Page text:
Article by Kate Robertson, Growth Op
I’m always on the hunt for a cannabis strain called Sour Glue. I bought a quarter on the illicit market years ago, and its pungent, gassy-citrus flavours and high-THC punch had heady but not heavy effects. After sharing some with friends, we were quickly cracking deeply silly jokes and cackling our asses off.
I have no idea if it’s rare, but I haven’t been able to find it since.
That’s why a story like the New York Times’s latest long-read about weed, Cannabis Scientists Are Chasing The Perfect High, sounded relevant to my interests. “Same,” I thought.
But this story, and those like it, aren’t really written for people who enjoy getting high.
You might think a story about how the cannabis industry wants to create consumer packaged cannabis goods that deliver consistent effects to consumers would, perhaps, include a description of how said products made the reporter or a consumer feel.
Instead, we get a lot of detail about the science of cannabis so far — how researchers are trying to understand the entourage effect by capturing consumer data and number-crunching average responses of various products. It would be fascinating, but it’s old news.
After very gently and respectfully allowing North America’s leading cannabis companies to act as though they’ve made a great discovery, the story doesn’t interrogate the concept of custom-built highs further. For instance, rather than questioning the idea that a vape pen called “Relax” will actually make the majority of consumers feel relaxed, the story buries the most interesting point — the subjective nature of the effects of cannabis — way down at the bottom.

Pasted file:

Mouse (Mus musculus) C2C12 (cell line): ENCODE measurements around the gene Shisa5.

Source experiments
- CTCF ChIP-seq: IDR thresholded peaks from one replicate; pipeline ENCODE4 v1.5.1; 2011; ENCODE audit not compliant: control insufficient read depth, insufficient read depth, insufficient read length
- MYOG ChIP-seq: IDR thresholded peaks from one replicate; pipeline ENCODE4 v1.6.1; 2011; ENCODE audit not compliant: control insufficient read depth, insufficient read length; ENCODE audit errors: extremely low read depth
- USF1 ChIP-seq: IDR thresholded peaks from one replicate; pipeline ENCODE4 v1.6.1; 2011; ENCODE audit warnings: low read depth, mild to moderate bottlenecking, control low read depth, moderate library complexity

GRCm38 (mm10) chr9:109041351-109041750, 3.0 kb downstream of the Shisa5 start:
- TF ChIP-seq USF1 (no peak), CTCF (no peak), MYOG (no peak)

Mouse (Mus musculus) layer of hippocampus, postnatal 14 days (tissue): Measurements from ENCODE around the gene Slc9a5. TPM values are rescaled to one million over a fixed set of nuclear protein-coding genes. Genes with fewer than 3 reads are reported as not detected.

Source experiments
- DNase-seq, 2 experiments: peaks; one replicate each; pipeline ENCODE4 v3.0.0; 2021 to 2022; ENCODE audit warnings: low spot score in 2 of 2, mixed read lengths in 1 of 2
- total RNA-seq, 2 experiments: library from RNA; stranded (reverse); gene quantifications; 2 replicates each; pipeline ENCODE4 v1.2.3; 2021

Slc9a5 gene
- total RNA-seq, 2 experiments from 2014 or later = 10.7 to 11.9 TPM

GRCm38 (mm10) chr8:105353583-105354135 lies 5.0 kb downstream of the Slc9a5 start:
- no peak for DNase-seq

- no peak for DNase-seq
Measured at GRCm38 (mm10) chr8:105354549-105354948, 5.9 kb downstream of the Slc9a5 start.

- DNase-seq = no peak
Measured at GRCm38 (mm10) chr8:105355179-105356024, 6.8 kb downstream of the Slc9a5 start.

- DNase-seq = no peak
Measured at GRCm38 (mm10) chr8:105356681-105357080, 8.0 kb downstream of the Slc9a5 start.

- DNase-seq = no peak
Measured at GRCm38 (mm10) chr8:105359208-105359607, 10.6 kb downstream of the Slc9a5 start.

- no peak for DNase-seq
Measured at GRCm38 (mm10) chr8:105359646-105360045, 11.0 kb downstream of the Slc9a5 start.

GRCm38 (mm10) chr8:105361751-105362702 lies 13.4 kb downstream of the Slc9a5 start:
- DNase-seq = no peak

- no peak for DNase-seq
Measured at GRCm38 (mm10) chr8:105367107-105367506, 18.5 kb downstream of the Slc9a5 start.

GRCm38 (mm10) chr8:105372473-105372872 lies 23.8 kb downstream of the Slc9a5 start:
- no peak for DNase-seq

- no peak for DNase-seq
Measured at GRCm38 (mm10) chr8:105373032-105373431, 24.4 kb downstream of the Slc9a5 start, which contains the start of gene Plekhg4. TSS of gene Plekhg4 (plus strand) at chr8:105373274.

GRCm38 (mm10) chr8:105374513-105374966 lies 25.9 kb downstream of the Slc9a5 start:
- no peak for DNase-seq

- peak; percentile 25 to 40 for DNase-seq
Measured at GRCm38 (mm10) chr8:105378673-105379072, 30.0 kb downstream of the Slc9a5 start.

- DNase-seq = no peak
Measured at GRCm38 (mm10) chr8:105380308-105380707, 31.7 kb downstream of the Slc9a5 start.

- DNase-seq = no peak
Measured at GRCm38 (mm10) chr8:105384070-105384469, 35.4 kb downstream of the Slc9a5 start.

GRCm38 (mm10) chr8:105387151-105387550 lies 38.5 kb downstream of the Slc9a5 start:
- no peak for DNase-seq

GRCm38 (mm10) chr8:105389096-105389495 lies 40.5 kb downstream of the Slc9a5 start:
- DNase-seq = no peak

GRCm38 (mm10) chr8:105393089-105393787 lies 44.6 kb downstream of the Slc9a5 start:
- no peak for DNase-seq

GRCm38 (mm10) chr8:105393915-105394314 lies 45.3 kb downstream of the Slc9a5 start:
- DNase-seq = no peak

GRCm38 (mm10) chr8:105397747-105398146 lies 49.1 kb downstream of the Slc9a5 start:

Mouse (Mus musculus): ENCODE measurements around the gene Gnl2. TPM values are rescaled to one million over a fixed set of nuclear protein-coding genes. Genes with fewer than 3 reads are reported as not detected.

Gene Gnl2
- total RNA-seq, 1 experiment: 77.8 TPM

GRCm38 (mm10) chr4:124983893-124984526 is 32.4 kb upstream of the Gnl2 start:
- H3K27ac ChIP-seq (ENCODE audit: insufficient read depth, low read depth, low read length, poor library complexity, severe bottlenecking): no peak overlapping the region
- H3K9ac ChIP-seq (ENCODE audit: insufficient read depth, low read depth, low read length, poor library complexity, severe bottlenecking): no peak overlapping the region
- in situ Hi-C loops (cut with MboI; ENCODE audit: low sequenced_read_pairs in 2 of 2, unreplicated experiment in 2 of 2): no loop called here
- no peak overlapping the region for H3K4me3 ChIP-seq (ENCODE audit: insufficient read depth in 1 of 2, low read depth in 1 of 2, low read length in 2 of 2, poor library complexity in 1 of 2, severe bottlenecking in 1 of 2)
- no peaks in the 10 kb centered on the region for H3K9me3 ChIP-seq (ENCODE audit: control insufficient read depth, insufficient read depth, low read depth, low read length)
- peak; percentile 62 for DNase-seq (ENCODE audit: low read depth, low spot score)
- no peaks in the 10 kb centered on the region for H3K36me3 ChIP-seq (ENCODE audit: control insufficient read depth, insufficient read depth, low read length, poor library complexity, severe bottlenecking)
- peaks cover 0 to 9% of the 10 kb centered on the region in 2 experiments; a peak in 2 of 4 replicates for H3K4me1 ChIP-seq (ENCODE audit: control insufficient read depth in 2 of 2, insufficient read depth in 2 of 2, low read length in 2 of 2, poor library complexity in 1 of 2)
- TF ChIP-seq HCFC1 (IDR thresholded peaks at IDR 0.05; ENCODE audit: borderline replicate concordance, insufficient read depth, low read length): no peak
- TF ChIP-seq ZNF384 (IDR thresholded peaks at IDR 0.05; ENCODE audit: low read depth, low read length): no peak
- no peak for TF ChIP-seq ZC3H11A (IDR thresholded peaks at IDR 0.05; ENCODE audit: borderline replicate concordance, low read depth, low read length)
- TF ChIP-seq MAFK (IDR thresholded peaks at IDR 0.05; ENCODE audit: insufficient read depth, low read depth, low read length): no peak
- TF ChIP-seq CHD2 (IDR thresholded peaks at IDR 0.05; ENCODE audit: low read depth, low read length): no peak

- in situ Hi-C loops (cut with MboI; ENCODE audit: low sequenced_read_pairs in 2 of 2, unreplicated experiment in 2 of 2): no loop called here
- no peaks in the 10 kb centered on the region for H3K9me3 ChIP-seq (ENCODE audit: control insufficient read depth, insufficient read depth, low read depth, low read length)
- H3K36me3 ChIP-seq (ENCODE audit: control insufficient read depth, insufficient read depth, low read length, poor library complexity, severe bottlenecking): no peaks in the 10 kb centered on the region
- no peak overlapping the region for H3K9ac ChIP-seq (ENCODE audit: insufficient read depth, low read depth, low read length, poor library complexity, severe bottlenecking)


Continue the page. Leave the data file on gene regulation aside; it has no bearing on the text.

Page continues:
“Someone who smokes a bowl at the end of a long day of physical labor may well have a different experience if she smokes the same pot with friends at a party or before she does yoga,” writes Gary Greenberg. “Someone who buys weed with a particular expectation may well have an outcome shaped by that expectation. And perhaps most important, the particulars of an individual’s neurochemistry can change the way a plant’s chemicals affect the brain.”
As much as I want to reproduce that fun day with my friends when we smoked Sour Glue, I can guarantee that if I had some today — as a pandemic rages outside my doorstep, inflicting itself on the world’s most vulnerable — I would never reproduce the same experience. I just can’t. But I’ll keep chasing that strain and that high, because that’s part of the adventure of being a stoner. That’s part of the fun.
What’s strange to me about stories like this and the industry in general is that its target audience is rarely the people who use cannabis. There’s an active, pre-existing market with deep pockets, that doesn’t seem to be getting as much attention from R&D departments in this industry as non-cannabis consumers. The focus has instead been placed on developing vape pens for booze drinkers, the wellness set, the THC-averse and CBD-curious — anyone but the millions of stoners who would love nothing more than to buy new cannabis products, if only someone would develop something strong enough at a good price.
The very same industry people who talk endlessly about “reducing stigma” are reinforcing it through this obsession with taking the mystery out of the cannabis experience. They’re afraid of weed, they certainly aren’t comfortable with talking about getting high, and they might even find those who do kind of gross. Why else don’t they listen to feedback or target the existing market?
This is one of the crucial reasons as to why the industry is struggling so hard to resonate with consumers: It’s not for us.
Rather than treating the research that goes into cannabis strains as innovative science, it’s basically the Rotten Tomatoes of weed. Maybe there’s some value in that. I would love to find a cannabis critic who I can trust to recommend products.